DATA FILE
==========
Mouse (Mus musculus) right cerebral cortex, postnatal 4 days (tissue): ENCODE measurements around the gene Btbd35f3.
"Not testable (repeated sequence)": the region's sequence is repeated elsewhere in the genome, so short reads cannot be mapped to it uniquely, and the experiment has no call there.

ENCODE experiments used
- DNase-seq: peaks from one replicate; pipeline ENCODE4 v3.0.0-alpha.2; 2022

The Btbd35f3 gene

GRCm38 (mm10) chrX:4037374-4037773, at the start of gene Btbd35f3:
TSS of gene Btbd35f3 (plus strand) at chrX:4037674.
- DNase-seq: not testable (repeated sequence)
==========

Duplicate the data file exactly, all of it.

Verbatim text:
Mouse (Mus musculus) right cerebral cortex, postnatal 4 days (tissue): ENCODE measurements around the gene Btbd35f3.
"Not testable (repeated sequence)": the region's sequence is repeated elsewhere in the genome, so short reads cannot be mapped to it uniquely, and the experiment has no call there.

ENCODE experiments used
- DNase-seq: peaks from one replicate; pipeline ENCODE4 v3.0.0-alpha.2; 2022

The Btbd35f3 gene

GRCm38 (mm10) chrX:4037374-4037773, at the start of gene Btbd35f3:
TSS of gene Btbd35f3 (plus strand) at chrX:4037674.
- DNase-seq: not testable (repeated sequence)